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Norfolk County Sheriff

Each county elects its Sheriff concurrently every six years. Due to a mid-term vacancy, Norfolk County is electing its Sheriff (in 2020) to serve the remaining 2-years of the six-year term. Although elected in each county, Sheriffs work within the state Department of Corrections. In Norfolk County, the Sheriff’s principal responsibility is the operation and management of the Norfolk County House of Correction in Dedham. The Sheriff's office is also responsible for serving civil process, transporting inmates to and from courts and other facilities, and supporting local law enforcement.

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    Jerry P. Mcdermott

  • Candidate picture

    Patrick W. Mcdermott

Biographical Information

State your relevant background and qualifications.

What are the principal challenges facing the Norfolk County Sheriff?

How would you ensure that prisoners leaving your county House of Corrections have the best chance for successfully returning to their communities?

Would you consider entering into a 287g agreement to engage in federal immigration enforcement activities? Why or why not?

I have served as an elected municipal official, as well as management on the federal, state, and county levels, as well as the private and nonprofit sectors.

During my nearly two years as Sheriff, I’ve completed training at the National Sheriff's Institute, with the National Institute of Corrections, and the FBI-LEEDA Program, where I was a Trilogy Award recipient.
The opioid crisis has changed corrections. Substance abuse, coupled with mental health issues are medical conditions that must be treated before offenders rejoin our communities. To address this issue, I formed a Task Force on Juvenile Mental Health and Substance Abuse.

COVID-19 is also a challenge. I have led our efforts to combat the spread of COVID-19 by creating separate quarantine housing units. I created our Pathogen Response Team to address the challenges of COVID-19 in our facilities.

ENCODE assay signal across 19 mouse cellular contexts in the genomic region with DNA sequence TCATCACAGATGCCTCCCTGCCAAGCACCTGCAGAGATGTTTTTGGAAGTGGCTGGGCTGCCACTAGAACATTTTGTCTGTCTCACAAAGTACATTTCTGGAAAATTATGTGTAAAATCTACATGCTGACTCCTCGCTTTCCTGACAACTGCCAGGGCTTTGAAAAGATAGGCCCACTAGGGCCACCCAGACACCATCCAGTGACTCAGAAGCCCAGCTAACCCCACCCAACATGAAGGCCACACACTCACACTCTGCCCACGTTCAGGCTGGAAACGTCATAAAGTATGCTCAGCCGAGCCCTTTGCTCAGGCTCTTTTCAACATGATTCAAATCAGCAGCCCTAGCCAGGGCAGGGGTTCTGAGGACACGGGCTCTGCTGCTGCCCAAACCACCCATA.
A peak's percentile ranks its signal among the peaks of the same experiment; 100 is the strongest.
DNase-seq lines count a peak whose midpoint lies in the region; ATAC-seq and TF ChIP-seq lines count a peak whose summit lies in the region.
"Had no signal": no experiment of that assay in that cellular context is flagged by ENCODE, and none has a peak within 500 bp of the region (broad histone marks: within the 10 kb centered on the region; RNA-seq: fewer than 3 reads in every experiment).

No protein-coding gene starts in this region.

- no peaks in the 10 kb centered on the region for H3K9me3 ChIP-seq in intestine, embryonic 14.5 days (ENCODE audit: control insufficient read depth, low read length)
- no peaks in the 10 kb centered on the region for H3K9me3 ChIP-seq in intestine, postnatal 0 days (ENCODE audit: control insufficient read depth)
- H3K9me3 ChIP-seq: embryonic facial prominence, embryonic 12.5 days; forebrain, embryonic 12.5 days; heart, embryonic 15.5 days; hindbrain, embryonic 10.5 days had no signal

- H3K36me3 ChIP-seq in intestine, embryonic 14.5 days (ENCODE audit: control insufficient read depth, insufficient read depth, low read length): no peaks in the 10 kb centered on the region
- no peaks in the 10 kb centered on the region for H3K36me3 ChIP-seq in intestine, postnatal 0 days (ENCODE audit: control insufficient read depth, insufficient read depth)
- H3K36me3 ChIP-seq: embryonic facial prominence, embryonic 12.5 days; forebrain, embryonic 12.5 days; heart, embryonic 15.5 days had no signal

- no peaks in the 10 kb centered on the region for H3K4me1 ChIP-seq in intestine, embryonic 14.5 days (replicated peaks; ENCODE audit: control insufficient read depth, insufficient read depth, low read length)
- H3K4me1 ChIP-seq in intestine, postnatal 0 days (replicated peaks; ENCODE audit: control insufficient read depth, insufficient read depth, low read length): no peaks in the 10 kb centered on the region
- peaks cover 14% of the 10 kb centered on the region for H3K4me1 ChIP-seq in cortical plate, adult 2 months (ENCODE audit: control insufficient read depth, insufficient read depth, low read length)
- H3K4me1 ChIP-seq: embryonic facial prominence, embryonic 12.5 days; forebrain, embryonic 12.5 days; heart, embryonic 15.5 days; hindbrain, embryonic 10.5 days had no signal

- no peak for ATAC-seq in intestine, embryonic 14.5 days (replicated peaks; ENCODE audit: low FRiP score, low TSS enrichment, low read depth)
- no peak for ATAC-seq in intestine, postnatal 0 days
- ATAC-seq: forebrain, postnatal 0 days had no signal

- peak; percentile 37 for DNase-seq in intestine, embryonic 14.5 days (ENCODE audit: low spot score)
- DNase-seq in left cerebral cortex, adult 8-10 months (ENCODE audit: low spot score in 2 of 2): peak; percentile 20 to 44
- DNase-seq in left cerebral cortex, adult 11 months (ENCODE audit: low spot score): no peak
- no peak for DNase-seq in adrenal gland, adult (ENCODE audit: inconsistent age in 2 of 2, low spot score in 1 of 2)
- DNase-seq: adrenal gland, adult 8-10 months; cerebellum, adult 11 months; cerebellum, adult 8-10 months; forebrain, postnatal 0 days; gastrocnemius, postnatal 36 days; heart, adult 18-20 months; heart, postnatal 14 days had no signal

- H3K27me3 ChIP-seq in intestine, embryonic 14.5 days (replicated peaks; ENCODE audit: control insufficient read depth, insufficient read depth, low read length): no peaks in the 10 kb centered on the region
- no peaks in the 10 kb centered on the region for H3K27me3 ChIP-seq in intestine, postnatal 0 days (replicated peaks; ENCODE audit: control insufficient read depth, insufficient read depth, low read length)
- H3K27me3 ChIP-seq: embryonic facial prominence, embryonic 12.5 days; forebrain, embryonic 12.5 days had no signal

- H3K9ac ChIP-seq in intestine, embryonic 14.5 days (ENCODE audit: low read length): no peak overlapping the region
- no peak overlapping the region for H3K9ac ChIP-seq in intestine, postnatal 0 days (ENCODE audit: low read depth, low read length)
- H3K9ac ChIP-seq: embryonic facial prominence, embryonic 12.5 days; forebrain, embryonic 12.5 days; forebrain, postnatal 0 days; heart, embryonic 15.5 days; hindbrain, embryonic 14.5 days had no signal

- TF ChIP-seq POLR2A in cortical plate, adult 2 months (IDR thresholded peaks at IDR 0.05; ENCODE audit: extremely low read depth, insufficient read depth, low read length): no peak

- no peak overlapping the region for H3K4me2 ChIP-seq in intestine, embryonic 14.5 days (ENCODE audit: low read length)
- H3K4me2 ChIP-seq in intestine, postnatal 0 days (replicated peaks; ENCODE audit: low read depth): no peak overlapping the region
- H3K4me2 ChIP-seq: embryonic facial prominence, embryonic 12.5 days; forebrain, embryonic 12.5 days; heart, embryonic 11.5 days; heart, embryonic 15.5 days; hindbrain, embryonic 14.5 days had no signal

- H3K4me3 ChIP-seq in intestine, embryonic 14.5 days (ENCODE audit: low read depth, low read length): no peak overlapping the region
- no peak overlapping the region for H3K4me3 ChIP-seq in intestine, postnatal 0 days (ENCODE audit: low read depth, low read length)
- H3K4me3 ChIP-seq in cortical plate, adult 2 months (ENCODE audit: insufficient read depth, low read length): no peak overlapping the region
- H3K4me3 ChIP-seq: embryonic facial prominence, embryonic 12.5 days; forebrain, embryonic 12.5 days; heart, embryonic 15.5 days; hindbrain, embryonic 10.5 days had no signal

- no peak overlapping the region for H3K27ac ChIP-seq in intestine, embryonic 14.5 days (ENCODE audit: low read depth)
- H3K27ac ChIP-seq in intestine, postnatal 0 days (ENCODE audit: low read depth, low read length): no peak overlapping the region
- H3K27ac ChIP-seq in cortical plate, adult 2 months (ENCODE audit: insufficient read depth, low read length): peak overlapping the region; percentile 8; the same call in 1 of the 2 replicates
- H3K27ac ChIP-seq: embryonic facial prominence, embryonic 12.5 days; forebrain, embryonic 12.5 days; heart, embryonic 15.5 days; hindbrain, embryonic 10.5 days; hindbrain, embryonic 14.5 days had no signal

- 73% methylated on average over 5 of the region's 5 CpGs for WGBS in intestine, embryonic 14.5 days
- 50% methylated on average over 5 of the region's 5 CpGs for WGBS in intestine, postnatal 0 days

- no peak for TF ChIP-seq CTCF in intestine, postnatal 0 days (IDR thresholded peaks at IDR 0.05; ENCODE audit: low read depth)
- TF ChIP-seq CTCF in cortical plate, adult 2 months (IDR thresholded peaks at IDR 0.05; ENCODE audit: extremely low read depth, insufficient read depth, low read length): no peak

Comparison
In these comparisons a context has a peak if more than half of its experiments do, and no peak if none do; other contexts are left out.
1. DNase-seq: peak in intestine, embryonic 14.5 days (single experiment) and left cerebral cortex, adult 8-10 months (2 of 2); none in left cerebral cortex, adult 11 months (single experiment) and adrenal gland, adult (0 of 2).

Successful reentry programs are critical to reducing recidivism, especially for women and veterans. Whether the issue is substance abuse, self-esteem or mental health, we need to treat the whole person, or the cycle will continue. This was the impetus behind our Medication Assisted Treatment (MAT) program. We have assigned navigators to provide services for our offenders to assist them post release. We have partnered with several agencies to provide former inmates every opportunity for success
As Sheriff, I have made the decision not to house ICE detainees. This decision is based on the priority that I must focus on corrections on a local level. We are uniquely positioned to provide valuable and needed resources to Norfolk County.
I bring to the Sheriff's office a breadth of experiences and community-based work as an elected official & in my volunteer work. As the Norfolk County Register of Probate, I have extensive knowledge of how the county legal system works. I bring an extensive network of community- and county-based resources to the Sheriff's office. I have focused my entire career on access to justice, ensuring that socially disadvantaged residents have access to legal services and advice.
The Sheriff’s office can and must evolve beyond the jail to better serve the people of Norfolk County. While it is critical that we have a jail that is run efficiently and safely, Public Safety is more than putting criminals in jail. It has to be, and we all know it. The Sheriff’s Office must be a part of the answer, leading the county in coordinating responses to natural and public safety crises, such as systemic racism, COVID-19, the opioid epidemic, housing insecurity, and unemployment.
Focusing on rehabilitation and recidivism is key to ensuring that the House of Corrections is more than a place of punishment. I will tackle these issues by: 1) putting people on the right path by providing treatment for underlying conditions that lead to incarceration while prisoners are in my care; and 2) keeping people successful after by establishing a safe landing pad, including access to health care, job training, housing, and more. Success cannot happen without deep community engagement.
Absolutely not. As your future Sheriff, my responsibility is to ensure that all residents of our county feel safe and secure. Partnering with ICE to round up immigrants only makes it less likely for these communities to reach out to the Sheriff’s office when they need help, which in turn perpetuates more crime and makes Norfolk County less safe.